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KQED Forum: Class Size Reduction

Original post made by Stacey, Amberwood/Wood Meadows, on Nov 29, 2009

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"A state program that has invested billions to shrink class sizes is coming apart, and the number of kids in many California classrooms is at the highest level in more than a decade. That's according to a new investigation by California Watch, a project of the Center for Investigative Reporting in collaboration with KQED Public Radio. We'll find out how teachers are coping with kindergarten through third grade classes that have as many as 30 students, a situation now common in districts like San Jose and Contra Costa County. Meanwhile, some argue that with pressing budget cuts and inconclusive evidence about the benefit of small class sizes, class size reduction should not be a priority. We explore the debate."

A major point in this program is that in an ideal world we'd have the best teachers teaching in smaller classes. This isn't an ideal world. Resources are limited. How do we invest those resources to the maximum benefit of students?

Comments (14)

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Posted by Joe
a resident of Downtown
on Nov 29, 2009 at 2:04 pm

I don't think I get it because I was never in a classroom that had less than 50 students (and that includes K-12 & 4yrs college) and the teachers never complained and the students never complained and the parents never complained and everyone received a good education. Grad school, of course, was different, but the point is my education never suffered because of class size. It must be a "generation gap" that I just can't see across. Its either that or the unions and "professional educators" have brainwashed everyone into believing that class size is a dominant factor in education in order to employ more teachers. The students WILL learn whether there are 20,30, or even 50 in a class becuase when education is stressed in the home, as it is here, then even bad teachers can't hinder it.


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Posted by Get the facts
a resident of Another Pleasanton neighborhood
on Nov 29, 2009 at 4:41 pm

Joe, it is simple. The less students in each class, the more individual time each child will receive from the teacher.

When I was in school, I too had larger classes than we see now, though not as big as the 50+ you had. But in my day in Pleasanton, most of my classmates were very similar to me. What we have now is at least a couple ESL (English as a Second Language) students in each class, special needs students mainstreamed into the classroom, and at least a few IEP's (Individualized Education Program) in each class as well. All of this pulls on the teacher's time, and these are things that the teachers didn't have to deal with when you and I were in school (at least not to this degree). And don't forget that the state of California, in all of its wisdom to help our kids, made the standards creep down to the lower grades. What I mean, for example, is what you and I learned in the third grade, is now being taught in the second grade.

Joe, I would encourage you to spend a day or half-day in a classroom to observe all of what I have just spoken about. Especially try to get to an elementary classroom, since they reap the most benefits from class size reduction.

I agree that "The students WILL learn whether there are 20,30, or even 50 in a class becuase when education is stressed in the home, as it is here", but the problem is that it is not stressed in all homes. Some families have two working parents with multiple jobs to stay afloat, and have little or no time to give real help to the kids. Some parents don't even speak English, compounding their troubles.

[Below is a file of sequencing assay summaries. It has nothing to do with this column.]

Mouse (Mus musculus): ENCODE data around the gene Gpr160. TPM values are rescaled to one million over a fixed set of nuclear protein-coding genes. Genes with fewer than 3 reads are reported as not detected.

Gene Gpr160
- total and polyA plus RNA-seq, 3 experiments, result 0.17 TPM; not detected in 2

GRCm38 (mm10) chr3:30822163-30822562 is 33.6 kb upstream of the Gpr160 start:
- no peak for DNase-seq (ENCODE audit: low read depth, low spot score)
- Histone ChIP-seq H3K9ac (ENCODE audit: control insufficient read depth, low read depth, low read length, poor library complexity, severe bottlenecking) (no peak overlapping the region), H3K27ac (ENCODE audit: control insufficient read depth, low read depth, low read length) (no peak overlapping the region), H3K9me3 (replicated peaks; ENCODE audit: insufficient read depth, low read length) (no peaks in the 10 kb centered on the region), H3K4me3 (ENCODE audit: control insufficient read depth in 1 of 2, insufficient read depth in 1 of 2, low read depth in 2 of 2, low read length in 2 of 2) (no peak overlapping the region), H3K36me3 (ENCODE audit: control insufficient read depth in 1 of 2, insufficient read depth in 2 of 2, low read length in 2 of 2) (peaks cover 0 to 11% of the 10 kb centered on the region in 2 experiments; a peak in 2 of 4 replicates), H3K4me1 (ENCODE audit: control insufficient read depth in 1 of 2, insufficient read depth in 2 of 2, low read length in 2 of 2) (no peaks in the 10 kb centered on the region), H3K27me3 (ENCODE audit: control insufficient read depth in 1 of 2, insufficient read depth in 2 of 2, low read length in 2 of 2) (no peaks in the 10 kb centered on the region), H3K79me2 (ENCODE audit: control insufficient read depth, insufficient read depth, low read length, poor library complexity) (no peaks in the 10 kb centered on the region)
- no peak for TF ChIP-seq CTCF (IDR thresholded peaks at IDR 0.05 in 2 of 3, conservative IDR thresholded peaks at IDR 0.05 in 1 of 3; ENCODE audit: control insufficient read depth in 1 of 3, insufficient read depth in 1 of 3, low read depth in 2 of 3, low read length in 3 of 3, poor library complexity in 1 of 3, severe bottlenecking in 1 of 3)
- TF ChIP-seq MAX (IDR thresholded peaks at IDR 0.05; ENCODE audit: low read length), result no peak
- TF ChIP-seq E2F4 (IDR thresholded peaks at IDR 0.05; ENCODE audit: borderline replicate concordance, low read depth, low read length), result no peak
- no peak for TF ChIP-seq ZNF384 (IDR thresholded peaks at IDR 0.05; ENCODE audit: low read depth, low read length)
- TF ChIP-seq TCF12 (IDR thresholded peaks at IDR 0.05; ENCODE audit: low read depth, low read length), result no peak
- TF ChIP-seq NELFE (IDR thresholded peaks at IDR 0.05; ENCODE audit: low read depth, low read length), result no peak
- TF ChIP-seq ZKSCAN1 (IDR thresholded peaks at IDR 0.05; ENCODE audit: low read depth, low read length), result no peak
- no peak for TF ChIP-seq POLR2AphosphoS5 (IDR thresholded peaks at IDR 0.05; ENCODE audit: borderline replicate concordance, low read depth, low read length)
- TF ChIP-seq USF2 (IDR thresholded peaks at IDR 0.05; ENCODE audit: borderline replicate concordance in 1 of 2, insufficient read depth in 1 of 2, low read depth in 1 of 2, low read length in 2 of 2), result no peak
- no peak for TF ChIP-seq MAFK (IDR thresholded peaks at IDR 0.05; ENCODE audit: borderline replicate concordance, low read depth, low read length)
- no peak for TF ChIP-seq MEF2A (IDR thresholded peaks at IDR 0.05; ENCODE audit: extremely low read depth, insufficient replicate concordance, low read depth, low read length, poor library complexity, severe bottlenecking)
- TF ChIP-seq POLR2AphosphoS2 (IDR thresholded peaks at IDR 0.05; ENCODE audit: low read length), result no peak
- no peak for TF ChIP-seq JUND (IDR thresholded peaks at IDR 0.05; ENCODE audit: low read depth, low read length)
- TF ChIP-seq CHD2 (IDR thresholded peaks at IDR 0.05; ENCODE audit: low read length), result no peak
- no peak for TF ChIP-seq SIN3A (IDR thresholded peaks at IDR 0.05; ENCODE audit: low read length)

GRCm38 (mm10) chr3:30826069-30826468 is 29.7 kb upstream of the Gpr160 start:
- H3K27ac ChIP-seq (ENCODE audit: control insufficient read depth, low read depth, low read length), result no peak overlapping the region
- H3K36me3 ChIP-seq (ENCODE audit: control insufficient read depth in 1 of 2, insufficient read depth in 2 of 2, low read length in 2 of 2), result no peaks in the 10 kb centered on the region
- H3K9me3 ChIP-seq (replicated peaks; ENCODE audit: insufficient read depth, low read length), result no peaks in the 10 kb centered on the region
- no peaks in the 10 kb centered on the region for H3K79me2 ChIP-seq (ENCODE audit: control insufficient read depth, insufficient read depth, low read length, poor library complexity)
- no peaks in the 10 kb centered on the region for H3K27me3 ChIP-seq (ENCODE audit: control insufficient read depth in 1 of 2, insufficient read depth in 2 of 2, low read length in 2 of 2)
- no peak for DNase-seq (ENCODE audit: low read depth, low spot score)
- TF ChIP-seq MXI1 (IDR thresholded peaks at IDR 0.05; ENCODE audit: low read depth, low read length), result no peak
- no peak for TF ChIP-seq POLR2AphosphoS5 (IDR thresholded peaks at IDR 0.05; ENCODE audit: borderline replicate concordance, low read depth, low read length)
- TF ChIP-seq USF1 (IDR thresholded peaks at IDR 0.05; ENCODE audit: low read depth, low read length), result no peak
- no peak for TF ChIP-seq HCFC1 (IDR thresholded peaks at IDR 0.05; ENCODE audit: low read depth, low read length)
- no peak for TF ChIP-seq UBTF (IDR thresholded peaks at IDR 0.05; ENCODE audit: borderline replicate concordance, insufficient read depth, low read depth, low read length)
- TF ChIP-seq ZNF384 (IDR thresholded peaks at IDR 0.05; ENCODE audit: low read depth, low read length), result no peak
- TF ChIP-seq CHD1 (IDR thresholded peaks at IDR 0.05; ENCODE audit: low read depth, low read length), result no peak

It's a different world than what you and I grew up in, Joe, and I grew up here in Pleasanton. I have seen the changes, I have seen the challenges these changes have caused. I love the diversity and inclusion this town has, but it is more challenging on the teaching front. I urge you to not take my word for this, but to go observe this for yourself.


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Posted by Kathleen Ruegsegger
a resident of Vintage Hills Elementary School
on Nov 29, 2009 at 5:34 pm

Get the facts, There are more cost effective ways to reduce class size than just making it 20:1. Hiring aides for core subjects is just one example--less expensive than a teacher and classes can be set up so one aide can cover more than one class in a day. It will take willingness to look creatively at the issue to find possible solutions.

The push of standards into the lower grades has also caused some parents to hold their students out a year--so while it may be third grade curriculum in second grade, a fair number of the students are a year older (or what they would have been in third grade). The debate about changing the start date from December 2 to September or August comes and goes with no resolution. I believe we are one of the few states using the December date (here is a link that notes what appears to be older data on start dates: Web Link )

One question raised in the NPR piece is whether the current expense for CSR is the best way to spend the money (well over a billion dollars). I don't think California has considered all the options for how this money can be spent (or not spent) to provide an interesting, challenging education for our children.


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Posted by Joe
a resident of Downtown
on Nov 29, 2009 at 7:10 pm

Let me re-phrase that...I do get it, I just don't accept it.


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Posted by Stacey
a resident of Amberwood/Wood Meadows
on Nov 29, 2009 at 7:27 pm

Stacey is a registered user.

Whether or not to hold a child back a year from Kindergarten is a question seriously entertained by Pleasanton parents.


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Posted by Get the facts
a resident of Another Pleasanton neighborhood
on Nov 29, 2009 at 7:43 pm

Kathleen, I seriously doubt the number of people holding their students back due to the push down of the standards is more than 1%. There are a myriad reasons that a parent may choose to hold a student back or start them a year late, but the standards push is not a big one.

Personally, I would rather see 20:1 in a classroom than 40:1 with an aide. I agree this would save money, but I can tell you it's not better for the kids. One thing I failed to mention is that one student in a classroom of 20 can change the whole dynamic, but a teacher has a good shot at getting at getting a grasp on this challenge at this ratio. But at 25:1, there might be two of these types of students. At 40:1, there might be three, and many aides are not well trained in this. Bottom line, in desperate times we might have to do what you suggest, but the best thing for the kids is lower class sizes. This should be the goal, even if we have to stray for a while during these sad economic times. I hope we can agree that this should be the goal.